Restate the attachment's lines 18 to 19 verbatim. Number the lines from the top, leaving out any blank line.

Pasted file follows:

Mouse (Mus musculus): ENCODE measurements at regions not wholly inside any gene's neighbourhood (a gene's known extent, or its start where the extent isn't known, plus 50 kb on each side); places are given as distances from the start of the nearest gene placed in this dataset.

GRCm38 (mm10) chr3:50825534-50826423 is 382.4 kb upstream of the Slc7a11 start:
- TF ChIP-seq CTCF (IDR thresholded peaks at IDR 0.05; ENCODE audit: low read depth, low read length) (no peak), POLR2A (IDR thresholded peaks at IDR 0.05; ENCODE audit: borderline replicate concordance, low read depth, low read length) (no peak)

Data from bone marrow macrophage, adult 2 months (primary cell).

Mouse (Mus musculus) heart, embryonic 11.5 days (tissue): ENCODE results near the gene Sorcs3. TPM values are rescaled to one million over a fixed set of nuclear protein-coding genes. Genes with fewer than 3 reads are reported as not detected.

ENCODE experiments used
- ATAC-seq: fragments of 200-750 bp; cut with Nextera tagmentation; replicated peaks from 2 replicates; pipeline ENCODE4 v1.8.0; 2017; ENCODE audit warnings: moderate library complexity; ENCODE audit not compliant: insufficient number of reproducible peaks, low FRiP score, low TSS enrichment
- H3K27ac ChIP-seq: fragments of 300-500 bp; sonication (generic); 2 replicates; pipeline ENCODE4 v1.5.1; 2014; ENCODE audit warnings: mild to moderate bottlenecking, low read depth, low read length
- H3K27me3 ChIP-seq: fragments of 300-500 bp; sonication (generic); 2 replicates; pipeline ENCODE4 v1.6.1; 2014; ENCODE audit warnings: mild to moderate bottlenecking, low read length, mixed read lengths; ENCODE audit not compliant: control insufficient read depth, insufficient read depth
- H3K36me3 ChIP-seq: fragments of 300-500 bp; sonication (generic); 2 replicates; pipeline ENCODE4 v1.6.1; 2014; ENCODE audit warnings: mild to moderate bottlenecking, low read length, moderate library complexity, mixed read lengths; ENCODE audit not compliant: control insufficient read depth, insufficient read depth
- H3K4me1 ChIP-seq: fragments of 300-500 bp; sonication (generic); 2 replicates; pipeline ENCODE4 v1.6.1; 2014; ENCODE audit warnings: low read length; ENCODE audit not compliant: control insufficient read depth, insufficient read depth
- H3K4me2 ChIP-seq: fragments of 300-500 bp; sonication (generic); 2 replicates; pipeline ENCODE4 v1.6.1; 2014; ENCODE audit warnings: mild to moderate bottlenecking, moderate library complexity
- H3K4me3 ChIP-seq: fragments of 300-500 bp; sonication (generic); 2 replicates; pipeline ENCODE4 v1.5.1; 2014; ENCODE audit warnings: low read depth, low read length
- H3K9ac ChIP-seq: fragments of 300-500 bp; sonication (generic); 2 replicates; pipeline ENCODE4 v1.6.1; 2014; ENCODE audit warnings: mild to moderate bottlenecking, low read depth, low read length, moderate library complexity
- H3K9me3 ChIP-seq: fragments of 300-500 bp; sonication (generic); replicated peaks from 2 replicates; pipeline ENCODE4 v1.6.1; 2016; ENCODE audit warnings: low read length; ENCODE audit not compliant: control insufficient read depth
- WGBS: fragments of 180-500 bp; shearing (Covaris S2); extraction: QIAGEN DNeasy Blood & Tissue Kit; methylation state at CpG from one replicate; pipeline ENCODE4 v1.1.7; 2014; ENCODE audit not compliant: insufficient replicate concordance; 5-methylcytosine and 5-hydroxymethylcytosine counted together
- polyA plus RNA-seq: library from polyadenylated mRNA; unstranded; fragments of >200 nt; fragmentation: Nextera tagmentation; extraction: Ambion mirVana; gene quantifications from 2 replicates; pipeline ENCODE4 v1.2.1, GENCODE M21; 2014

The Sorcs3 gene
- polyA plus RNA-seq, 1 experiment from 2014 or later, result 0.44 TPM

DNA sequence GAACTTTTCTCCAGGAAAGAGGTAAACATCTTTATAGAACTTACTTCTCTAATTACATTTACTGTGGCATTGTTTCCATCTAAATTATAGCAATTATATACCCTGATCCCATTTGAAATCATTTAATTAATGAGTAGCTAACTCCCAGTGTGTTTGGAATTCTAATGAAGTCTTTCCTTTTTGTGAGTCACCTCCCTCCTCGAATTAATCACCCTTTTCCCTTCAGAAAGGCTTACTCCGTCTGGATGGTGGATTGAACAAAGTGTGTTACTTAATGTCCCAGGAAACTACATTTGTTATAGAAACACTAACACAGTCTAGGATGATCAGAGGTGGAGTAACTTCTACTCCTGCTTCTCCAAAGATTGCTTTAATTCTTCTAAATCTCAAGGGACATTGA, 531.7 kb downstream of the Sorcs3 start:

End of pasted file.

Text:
The Sorcs3 gene
- polyA plus RNA-seq, 1 experiment from 2014 or later, result 0.44 TPM